It was noted that some authorities' LDSs allow scant time between submission and the opening of the examination.  While PINS will undertake to provide the Inspector and begin the examination within six months of submission, they have stressed that this presumes that the authority has in place robust arrangements to meet such a timetable.  The authority will need to allow for -

  • early production of the summary of representations received
  • a completed database for every point of representation
  • prompt advertising of alternative sites put forward (in the case of allocations DPDs) so that third parties can consider whether to make representations upon them
  • swift production of the summary and database information for such representations
  • an approach to proofs of evidence which enables them to be substantially completed well before the planned opening of the examination.

It is recommended that in project planning, especially when reviewing the LDS, authorities should build up a realistic estimate of the time needed between submission and opening of the examination.  This should take account of the statutory deposit period, the time likely to be needed to analyse and tabulate representations (referring to the experience at preferred options stage), time needed to prepare or finalise proofs of evidence, and the mandatory notice periods for the pre-examination meeting and the examination itself.

PINS approach to Government Office representations

It is a function of the Government Offices acting on behalf of the SoS to review emerging DPDs and advise the planning authority of any concerns about either compliance with the statutory requirements or significant issues of soundness.  This may in some cases result in the Government Office  making representations on the submitted plan.  Having in mind that the PCPA 2004 stipulates that a DPD must not be submitted unless the statutory requirements have been complied with, PINS seeks to avoid the situation where a DPD goes forward to examination where there is a strong likelihood that it will be found to be unsound.

IT is possible that in such situations the Inspector may call an early meeting with the planning authority and the Government Office.  This is an open meeting, which any other party interested in the DPD may attend having notified the Inspector.  The meeting will explore the concerns raised by the Government Office, and consider what means there may be to resolve the concern.  This may involve for instance the planning authority taking further action to address an identified procedural issue, or the provision of further evidence, or a conclusion by the Inspector that it is appropriate for the DPD to go forward to examination.  This approach is not limited to representations by the Government Offices, and may be instigated by the Inspector with any party making representations.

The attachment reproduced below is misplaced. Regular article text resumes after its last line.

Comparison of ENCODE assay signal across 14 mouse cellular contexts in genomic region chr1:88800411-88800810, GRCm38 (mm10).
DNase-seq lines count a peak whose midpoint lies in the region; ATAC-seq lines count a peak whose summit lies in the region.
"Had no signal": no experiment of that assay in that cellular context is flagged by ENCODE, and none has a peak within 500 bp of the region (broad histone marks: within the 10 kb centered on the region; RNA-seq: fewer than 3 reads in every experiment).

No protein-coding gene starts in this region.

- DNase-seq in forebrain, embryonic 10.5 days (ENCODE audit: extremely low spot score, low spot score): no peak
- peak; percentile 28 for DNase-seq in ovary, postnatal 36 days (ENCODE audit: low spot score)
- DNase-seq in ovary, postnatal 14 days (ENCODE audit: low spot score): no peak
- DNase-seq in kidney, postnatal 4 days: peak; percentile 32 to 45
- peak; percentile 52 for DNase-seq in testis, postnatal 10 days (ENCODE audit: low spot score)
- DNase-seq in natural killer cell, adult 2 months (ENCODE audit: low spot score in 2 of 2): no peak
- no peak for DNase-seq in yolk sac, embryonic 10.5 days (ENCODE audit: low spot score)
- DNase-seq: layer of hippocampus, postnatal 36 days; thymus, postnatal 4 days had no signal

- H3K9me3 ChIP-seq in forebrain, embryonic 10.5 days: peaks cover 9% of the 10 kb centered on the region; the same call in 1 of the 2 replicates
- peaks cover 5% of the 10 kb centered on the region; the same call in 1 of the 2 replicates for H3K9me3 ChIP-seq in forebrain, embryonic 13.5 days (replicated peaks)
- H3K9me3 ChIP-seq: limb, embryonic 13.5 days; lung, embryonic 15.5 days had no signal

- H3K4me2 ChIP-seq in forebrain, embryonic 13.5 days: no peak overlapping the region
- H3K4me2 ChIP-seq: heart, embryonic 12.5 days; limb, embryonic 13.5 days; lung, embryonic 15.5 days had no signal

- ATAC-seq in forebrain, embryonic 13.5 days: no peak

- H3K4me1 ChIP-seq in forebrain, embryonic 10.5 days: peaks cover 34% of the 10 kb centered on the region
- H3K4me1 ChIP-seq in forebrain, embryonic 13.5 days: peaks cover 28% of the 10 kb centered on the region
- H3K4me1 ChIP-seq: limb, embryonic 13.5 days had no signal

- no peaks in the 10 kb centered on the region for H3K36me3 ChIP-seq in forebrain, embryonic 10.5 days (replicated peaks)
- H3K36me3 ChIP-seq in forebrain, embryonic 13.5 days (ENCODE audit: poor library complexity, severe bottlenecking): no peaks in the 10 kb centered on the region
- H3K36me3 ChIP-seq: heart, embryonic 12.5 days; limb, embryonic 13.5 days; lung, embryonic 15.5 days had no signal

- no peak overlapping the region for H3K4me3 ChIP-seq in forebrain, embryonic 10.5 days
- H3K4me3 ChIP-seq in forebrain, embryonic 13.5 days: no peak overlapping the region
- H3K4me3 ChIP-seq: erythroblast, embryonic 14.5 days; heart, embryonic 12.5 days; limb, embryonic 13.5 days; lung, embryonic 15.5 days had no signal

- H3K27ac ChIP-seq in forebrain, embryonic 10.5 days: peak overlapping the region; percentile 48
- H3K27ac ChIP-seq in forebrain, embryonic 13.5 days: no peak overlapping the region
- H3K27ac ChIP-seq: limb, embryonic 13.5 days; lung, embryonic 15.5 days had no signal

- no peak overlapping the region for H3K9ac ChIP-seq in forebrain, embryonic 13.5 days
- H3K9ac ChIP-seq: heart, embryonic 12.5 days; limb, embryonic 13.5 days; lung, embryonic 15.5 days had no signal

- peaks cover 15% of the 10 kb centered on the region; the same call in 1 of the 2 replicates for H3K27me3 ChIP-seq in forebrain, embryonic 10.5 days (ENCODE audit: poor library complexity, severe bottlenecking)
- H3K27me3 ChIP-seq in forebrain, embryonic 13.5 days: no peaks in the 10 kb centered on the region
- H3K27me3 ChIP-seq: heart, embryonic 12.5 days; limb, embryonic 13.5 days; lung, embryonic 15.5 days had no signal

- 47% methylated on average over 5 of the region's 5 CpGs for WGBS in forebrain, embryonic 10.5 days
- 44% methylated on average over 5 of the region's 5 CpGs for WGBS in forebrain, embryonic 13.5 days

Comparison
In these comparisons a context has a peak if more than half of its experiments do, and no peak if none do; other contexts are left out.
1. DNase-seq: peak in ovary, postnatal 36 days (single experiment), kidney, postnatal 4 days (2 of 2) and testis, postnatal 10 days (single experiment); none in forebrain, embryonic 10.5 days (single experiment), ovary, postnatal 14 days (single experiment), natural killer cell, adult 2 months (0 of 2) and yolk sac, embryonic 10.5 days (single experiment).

Such arrangements are assisted by the fact that under the new system, the examination commences with submission and ends only when the Inspector submits his or her finalised report, so that there is scope (subject to the rights of other parties) to address issues of procedure and compliance other than within the hearing itself.

Soundness and the examination: questions and answers

In discussion, a number of questions arose about aspects of soundness and how authorities might address some of the tests.  These are presented here as questions and answers for convenient reference.  Reference is made to relevant soundness tests.

Question: We have a draft SCI, but expect to submit a DPD before the SCI, and the DPD is likely to be examined before the SCI is adopted.  Will the examination consider Test 2 in relation to the draft SCI or be restricted to the minimum requirements set out in the Regulations?

Answer:  In preparing the draft SCI the authority has set out how it plans to go about community engagement, so it is logical that the Inspector should consider whether the authority has complied with its expressed intentions.  Since the minimum requirements set out in the Regulations must be incorporated anyway into the SCI, considering whether the draft SCI has been complied with should automatically cover the minimum requirements also.

Question: It has been suggested that to ensure its objectivity the sustainability appraisal should be carried out by a consultant or another department which is independent of the LDF team, or externally verified by an independent party.  Is this correct?  (Test 3)